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Title Design and Implementation of an Artificial Intelligence-Driven Gait Phase Recognition System for Orthotic Knee Control
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Date Accessioned
University/Publisher University of Ottawa
Abstract Microprocessor-controlled stance-control knee-ankle-foot orthoses (M-SCKAFO) can have multiple sensors at all lower-limb segments. This causes M-SCKAFO to be bulky and expensive, with complex control systems. Stance-control systems with sensors local to the knee-joint component would provide a modular orthosis component for easier orthotist-customization and personalization for users with knee-extensor weakness. A gait phase recognition model (GPR) is essential for a fast, accurate, and generalizable real-time orthosis-control. This thesis designed, developed, and evaluated a machine learning-based GPR model for intelligent M-SCKAFO control. The model used gait signals that mimicked thigh inertial sensor and knee angle. Machine learning was implemented to identify gait phases across multiple surface conditions and walking speeds. Thigh-segment angular velocity, thigh-segment acceleration, and knee angle were calculated from 30 able-bodied participants for level and up, down, right-cross, and left-cross slopes at 0.8, 0.6, 0.4 m/s, and self-paced speeds (1.33 m/s, SD = 0.04 m/s). A logistic model tree (LMT) was built with a set of 20 signal features extracted from 0.1s sliding windows. The GPR model determined the walking state and was fed through a “transition sequence verification and correction” (TSVC) algorithm to deal with continuous states. The GPR model was evaluated on a different data set from 12 able-bodied individuals that completed the same walking protocol (validation set). Gait phases were classified successfully regardless of surface-level, walking speed, and individual walking variability. The LMT had a tree size of 1643 nodes with 822 leaf nodes. The GPR model produced overall classification accuracy of 98.4% and increased to 98.7% when TSVC was applied. Results also demonstrated evidence of strong model-generalizability with GPR accuracy of 90.6% and increased to 98.6% when TSVC was applied, on the validation set. This research demonstrated that local sensor signals from thigh and knee, integrated with machine intelligence algorithms, provided viable GPR suitable for real-time orthosis-control. The logistic decision tree model and feature selection approach were computationally efficient for real-time GPR and gave reliable, robust, and generalizable results across multiple surfaces, walking speeds, and individual walking variability. GPR also benefitted from transition sequence verification and correction algorithms, providing enhanced gait phase classification performance.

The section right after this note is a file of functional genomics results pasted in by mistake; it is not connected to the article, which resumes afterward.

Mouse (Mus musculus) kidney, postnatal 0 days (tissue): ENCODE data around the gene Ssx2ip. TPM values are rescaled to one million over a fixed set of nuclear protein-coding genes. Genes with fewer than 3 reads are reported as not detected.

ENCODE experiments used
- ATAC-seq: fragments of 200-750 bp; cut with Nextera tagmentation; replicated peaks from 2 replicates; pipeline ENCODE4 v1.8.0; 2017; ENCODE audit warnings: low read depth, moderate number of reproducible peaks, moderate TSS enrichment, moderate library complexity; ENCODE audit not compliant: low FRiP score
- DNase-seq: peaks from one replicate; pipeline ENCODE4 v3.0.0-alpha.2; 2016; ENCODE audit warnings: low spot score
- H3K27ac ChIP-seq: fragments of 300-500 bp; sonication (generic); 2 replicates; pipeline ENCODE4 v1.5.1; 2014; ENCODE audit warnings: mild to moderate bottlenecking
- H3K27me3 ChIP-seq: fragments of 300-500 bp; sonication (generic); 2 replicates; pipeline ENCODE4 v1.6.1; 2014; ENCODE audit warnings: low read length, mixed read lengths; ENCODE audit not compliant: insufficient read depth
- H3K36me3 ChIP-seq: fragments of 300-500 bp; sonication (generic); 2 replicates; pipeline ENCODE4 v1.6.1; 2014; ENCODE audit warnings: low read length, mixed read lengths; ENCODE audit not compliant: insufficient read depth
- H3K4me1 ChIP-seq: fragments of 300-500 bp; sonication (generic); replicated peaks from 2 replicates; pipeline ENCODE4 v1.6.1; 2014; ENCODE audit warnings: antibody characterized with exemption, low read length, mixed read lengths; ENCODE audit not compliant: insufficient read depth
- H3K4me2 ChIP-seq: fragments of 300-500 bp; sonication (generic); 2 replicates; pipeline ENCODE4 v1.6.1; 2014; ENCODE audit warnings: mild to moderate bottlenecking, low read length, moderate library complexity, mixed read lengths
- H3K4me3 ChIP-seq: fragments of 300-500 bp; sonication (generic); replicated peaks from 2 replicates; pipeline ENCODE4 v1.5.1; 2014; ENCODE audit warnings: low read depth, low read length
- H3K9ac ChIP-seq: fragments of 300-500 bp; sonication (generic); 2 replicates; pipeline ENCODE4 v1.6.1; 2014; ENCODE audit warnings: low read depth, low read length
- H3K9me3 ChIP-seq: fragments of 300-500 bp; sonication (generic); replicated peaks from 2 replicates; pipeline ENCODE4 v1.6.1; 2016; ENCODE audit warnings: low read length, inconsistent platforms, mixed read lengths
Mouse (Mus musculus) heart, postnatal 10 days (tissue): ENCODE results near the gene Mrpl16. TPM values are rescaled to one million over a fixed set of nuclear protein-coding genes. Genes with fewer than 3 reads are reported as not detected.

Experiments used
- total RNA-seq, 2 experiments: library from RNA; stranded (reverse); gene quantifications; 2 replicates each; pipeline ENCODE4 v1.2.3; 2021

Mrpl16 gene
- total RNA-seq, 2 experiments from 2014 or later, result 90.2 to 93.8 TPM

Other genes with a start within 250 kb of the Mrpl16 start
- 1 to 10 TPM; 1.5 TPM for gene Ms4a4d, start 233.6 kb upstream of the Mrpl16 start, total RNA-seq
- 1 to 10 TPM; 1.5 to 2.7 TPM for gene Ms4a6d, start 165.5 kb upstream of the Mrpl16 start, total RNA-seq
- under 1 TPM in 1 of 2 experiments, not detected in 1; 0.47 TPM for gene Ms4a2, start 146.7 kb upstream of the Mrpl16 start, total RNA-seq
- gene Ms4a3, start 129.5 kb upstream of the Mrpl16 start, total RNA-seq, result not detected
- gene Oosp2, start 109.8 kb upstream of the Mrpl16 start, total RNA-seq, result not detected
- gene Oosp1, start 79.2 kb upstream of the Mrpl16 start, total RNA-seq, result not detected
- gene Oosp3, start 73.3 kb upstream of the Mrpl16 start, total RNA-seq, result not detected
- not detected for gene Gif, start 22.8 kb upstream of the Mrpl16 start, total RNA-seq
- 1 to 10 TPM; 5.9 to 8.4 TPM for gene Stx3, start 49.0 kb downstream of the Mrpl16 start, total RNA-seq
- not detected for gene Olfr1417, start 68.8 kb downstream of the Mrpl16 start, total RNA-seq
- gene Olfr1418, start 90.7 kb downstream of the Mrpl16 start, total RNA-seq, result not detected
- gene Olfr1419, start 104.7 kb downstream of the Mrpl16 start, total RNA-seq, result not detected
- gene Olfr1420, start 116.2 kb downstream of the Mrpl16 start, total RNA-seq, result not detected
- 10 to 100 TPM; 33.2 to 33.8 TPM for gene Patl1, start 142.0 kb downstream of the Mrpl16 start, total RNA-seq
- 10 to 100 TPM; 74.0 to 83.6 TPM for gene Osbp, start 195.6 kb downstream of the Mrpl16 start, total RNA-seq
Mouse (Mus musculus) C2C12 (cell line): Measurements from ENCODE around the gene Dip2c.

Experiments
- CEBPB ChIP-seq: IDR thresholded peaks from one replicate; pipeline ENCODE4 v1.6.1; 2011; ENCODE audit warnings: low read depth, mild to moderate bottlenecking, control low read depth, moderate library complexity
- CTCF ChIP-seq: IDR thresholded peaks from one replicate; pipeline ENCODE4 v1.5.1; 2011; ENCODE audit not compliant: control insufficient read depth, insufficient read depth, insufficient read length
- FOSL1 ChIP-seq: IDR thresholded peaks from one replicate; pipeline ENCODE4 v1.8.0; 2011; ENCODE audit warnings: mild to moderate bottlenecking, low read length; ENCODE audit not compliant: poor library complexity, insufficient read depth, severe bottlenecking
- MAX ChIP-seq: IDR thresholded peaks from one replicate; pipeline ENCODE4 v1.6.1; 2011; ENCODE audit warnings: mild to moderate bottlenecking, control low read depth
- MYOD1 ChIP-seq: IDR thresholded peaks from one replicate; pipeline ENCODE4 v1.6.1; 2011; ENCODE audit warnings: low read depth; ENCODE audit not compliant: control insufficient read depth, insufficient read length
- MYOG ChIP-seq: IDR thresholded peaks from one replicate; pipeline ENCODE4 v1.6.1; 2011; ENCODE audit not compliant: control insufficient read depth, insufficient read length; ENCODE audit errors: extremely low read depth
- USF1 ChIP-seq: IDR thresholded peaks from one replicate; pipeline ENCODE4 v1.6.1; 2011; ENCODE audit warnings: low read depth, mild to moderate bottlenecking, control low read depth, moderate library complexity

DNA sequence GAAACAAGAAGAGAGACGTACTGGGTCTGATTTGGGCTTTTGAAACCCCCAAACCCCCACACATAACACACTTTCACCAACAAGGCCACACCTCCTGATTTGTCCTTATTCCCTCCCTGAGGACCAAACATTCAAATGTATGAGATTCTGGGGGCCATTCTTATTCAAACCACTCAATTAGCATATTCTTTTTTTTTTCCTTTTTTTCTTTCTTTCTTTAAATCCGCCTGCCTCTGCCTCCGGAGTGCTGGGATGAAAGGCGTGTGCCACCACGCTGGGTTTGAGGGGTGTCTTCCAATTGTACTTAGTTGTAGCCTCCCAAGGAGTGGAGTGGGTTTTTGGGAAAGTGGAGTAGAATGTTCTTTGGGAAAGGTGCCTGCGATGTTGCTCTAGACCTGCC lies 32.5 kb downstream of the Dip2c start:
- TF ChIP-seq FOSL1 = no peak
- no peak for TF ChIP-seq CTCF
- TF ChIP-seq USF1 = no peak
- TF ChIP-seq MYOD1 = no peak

Subjects/Keywords Artificial Intelligence; Machine Learning; Gait; Stance Control; Knee ankle Foot Orthosis; Orthosis; Control System; Inertial Measurement Unit; Gait Phase Recognition; Microprocessor; Sensors; Feature Selection
Language en
Country of Publication ca
Record ID handle:10393/37730
Repository ottawa
Date Retrieved
Date Indexed 2018-05-29
Issued Date 2018-05-23 00:00:00

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…achieve gait phase recognition and stance-control. Rule-based and intelligent algorithms use multiple sensors to determine when the knee requires stability (stance) or free motion (swing) and are often more reliable for walking on…

…gait, the concept of gait phase recognition (GPR), and reviews ubiquitous lower-limb orthosis solutions for knee extensor weakness. The motivation, equipment, and methods used to control stance-control knee-ankle-foot orthoses are explored, as…

…x5B;13]. Stance phase is when the foot remains in contact with the ground, accounting for approximately 60% of a full stride. Stance sub-phases are initial contact (IC), loading response (LR), mid-stance (MS), and…

…terminal stance (TS) [14]. Swing phase is the period after stance phase when the foot leaves the ground and swings through to the following ground contact. Swing sub-phases are pre-swing, initial swing, mid-swing, and terminal swing…

…during a stride. Phase Stance Swing Task Events Weight Acceptance Initial contact Loading response Single Limb Support Swing Limb Advancement Cycle (%) 0-2% 2-12% Mid-stance 12-31% Terminal stance 31-50% Pre-swing 50-62% Initial…

…of antagonist muscles (flexors, extensors) is required to stabilize and support an individual’s weight during stance phase. For stair climbing, someone with severe knee extensor weakness cannot perform step over step locomotion. Compensatory…

…relatively simple control systems that do not require external power, a low profile, low weight, and the ability to fit under trousers. Unfortunately, mechanically controlled SCKAFO can have inconsistent stance/swing phase recognition leading to unreliable…

…During mid-stance phase the artificial extensors initiated knee extension and the flexors began to deplete their air-reserves to gradually reduce the flexion moment about the knee [19], [21]. In the second mode, the system did not…

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